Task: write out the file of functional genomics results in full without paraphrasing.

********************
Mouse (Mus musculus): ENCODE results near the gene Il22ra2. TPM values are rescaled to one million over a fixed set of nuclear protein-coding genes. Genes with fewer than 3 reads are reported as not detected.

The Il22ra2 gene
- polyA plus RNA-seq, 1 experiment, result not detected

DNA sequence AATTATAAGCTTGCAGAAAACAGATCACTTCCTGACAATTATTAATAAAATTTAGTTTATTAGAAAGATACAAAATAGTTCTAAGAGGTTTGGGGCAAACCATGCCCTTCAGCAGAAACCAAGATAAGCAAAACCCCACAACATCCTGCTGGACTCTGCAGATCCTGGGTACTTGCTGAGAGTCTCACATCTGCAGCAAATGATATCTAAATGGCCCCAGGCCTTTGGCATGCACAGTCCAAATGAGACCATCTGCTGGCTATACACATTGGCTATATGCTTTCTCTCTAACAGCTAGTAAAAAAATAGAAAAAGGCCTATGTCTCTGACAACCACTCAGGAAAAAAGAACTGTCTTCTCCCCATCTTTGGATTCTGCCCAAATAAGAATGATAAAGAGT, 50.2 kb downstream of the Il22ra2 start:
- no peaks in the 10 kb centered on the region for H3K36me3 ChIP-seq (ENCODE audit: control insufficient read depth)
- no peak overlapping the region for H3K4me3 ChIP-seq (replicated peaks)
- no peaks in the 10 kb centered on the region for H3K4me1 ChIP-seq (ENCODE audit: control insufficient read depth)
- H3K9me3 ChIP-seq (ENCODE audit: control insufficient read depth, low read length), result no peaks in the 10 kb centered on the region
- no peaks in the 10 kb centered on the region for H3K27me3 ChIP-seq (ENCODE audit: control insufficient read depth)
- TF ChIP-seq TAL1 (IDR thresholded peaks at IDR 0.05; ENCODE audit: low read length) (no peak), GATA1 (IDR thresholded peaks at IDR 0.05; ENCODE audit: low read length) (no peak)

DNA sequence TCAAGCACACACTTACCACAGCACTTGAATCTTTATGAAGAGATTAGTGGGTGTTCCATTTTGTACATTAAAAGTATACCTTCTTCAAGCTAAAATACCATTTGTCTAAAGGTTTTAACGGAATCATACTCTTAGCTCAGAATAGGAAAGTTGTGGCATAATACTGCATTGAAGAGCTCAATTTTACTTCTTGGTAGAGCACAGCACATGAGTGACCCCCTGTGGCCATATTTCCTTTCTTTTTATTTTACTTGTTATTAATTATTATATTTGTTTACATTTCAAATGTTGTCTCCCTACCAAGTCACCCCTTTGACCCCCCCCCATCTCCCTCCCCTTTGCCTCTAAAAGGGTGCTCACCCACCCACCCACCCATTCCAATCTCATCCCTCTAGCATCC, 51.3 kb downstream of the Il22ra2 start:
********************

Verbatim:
Mouse (Mus musculus): ENCODE results near the gene Il22ra2. TPM values are rescaled to one million over a fixed set of nuclear protein-coding genes. Genes with fewer than 3 reads are reported as not detected.

The Il22ra2 gene
- polyA plus RNA-seq, 1 experiment, result not detected

DNA sequence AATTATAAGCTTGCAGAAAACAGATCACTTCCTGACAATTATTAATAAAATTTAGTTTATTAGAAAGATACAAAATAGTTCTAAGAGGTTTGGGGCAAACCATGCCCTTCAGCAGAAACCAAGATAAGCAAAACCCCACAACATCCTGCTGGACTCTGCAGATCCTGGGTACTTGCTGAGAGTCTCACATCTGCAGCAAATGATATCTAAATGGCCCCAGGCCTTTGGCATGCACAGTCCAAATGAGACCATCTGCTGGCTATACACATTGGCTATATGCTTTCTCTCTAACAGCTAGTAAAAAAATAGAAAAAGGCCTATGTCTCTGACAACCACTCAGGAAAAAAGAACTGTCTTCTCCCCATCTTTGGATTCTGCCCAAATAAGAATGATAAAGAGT, 50.2 kb downstream of the Il22ra2 start:
- no peaks in the 10 kb centered on the region for H3K36me3 ChIP-seq (ENCODE audit: control insufficient read depth)
- no peak overlapping the region for H3K4me3 ChIP-seq (replicated peaks)
- no peaks in the 10 kb centered on the region for H3K4me1 ChIP-seq (ENCODE audit: control insufficient read depth)
- H3K9me3 ChIP-seq (ENCODE audit: control insufficient read depth, low read length), result no peaks in the 10 kb centered on the region
- no peaks in the 10 kb centered on the region for H3K27me3 ChIP-seq (ENCODE audit: control insufficient read depth)
- TF ChIP-seq TAL1 (IDR thresholded peaks at IDR 0.05; ENCODE audit: low read length) (no peak), GATA1 (IDR thresholded peaks at IDR 0.05; ENCODE audit: low read length) (no peak)

DNA sequence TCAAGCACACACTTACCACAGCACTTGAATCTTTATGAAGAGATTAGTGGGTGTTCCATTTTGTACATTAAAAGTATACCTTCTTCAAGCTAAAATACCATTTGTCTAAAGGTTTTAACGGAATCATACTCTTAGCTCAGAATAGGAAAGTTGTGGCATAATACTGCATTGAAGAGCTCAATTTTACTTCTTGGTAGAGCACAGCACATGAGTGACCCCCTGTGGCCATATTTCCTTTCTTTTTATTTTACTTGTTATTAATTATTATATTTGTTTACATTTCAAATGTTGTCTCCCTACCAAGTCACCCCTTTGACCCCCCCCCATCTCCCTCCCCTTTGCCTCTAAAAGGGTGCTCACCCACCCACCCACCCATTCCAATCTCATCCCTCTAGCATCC, 51.3 kb downstream of the Il22ra2 start: